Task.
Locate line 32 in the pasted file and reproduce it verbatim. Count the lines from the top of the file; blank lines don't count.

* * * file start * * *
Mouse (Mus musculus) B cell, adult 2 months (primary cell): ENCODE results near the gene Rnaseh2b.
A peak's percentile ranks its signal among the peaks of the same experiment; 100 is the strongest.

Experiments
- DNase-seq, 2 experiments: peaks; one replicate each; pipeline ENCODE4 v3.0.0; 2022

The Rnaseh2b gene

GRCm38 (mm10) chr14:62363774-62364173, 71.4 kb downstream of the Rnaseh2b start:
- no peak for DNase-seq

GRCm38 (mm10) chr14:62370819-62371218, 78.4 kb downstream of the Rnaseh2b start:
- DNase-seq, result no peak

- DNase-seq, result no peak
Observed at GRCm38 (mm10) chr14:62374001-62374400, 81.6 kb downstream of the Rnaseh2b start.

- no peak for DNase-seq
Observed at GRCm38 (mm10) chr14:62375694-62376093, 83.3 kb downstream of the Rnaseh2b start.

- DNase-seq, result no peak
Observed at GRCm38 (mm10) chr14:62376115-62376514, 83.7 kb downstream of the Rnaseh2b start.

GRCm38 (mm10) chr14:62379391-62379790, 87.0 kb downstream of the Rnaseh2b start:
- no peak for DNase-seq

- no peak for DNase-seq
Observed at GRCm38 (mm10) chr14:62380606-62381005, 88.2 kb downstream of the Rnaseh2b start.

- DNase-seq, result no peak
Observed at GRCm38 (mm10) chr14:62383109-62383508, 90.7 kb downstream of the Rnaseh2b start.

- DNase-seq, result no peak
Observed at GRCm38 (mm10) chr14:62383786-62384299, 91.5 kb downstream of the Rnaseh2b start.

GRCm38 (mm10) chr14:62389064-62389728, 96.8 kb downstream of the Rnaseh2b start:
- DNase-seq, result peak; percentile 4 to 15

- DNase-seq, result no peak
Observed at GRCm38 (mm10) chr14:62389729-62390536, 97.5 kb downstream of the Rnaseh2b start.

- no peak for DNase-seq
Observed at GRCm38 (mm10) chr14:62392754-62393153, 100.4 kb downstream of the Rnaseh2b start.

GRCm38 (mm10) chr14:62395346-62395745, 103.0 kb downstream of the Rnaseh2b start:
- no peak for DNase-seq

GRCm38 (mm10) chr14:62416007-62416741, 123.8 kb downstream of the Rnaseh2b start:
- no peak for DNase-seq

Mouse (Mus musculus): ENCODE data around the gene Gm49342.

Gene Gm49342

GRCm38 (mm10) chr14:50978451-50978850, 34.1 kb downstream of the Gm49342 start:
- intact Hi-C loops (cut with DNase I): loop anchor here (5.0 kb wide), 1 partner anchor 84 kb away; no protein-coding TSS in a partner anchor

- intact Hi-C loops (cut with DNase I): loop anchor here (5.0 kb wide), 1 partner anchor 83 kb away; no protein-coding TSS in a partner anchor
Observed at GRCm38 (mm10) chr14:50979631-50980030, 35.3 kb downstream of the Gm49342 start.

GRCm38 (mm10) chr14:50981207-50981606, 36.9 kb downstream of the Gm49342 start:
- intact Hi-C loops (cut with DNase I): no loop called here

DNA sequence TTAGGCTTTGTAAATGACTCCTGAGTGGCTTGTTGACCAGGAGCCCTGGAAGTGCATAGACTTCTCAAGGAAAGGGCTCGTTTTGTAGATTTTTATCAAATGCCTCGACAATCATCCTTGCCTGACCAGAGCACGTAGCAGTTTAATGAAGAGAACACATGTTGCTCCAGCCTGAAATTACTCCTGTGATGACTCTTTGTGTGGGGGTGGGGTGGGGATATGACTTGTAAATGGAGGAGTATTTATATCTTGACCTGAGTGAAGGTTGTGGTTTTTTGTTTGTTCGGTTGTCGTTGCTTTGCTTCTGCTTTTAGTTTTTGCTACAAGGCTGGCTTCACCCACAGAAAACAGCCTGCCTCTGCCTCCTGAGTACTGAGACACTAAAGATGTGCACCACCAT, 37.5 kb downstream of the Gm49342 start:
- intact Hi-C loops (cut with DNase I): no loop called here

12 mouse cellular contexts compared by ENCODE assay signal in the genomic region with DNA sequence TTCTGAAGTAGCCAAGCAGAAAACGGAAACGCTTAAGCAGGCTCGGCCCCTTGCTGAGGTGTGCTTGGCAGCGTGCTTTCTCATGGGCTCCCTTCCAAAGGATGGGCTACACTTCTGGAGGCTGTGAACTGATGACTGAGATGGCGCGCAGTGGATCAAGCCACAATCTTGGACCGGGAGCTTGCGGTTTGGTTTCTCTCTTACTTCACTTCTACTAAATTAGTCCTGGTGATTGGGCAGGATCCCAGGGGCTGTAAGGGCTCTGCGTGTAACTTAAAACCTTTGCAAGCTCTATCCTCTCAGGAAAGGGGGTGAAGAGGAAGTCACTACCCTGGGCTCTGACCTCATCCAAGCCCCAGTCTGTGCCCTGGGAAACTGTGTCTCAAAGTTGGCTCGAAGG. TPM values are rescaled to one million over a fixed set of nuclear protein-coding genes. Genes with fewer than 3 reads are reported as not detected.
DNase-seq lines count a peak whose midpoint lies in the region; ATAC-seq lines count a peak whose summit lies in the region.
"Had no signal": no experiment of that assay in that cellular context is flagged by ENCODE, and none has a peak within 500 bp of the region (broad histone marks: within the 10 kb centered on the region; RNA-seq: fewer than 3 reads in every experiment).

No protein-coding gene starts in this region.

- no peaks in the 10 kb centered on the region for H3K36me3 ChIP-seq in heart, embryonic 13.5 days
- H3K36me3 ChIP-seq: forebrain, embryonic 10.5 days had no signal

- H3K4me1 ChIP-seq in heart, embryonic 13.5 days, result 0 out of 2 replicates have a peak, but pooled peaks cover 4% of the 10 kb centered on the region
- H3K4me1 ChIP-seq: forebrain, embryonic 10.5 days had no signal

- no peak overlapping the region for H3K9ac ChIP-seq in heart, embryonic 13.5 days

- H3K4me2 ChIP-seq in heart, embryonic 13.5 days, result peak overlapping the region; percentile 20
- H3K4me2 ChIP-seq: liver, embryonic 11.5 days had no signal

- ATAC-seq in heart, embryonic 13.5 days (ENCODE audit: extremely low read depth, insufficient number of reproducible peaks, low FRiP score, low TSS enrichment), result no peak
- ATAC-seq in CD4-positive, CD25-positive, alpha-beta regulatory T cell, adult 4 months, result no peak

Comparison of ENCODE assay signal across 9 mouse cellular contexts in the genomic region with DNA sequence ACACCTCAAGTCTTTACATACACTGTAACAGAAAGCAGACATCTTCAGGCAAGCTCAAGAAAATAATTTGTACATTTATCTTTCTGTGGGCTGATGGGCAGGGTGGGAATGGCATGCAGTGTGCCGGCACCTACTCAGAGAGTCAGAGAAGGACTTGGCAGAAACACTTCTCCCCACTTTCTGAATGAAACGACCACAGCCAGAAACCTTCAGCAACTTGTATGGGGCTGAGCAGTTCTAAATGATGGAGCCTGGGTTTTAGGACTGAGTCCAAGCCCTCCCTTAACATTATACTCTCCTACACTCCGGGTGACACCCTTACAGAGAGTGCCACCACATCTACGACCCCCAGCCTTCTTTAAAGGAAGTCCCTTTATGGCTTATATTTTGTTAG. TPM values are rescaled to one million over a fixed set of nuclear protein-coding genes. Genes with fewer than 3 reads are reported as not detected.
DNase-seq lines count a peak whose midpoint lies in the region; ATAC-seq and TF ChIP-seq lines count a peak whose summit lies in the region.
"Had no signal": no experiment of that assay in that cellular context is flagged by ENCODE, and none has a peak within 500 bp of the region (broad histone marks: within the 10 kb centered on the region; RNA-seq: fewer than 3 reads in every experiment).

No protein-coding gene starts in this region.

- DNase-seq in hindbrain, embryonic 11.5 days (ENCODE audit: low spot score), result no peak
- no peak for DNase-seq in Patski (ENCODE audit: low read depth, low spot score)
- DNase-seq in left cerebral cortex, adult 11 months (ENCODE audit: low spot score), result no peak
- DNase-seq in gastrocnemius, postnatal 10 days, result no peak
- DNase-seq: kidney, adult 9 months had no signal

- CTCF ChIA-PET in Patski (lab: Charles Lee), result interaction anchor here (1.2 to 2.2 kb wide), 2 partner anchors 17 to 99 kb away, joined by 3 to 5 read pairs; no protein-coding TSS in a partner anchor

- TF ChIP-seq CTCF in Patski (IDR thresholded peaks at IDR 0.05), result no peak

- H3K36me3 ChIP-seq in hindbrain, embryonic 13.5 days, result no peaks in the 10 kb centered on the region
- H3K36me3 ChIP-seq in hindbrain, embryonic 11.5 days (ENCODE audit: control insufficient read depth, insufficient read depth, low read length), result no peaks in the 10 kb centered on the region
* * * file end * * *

GRCm38 (mm10) chr14:62416007-62416741, 123.8 kb downstream of the Rnaseh2b start: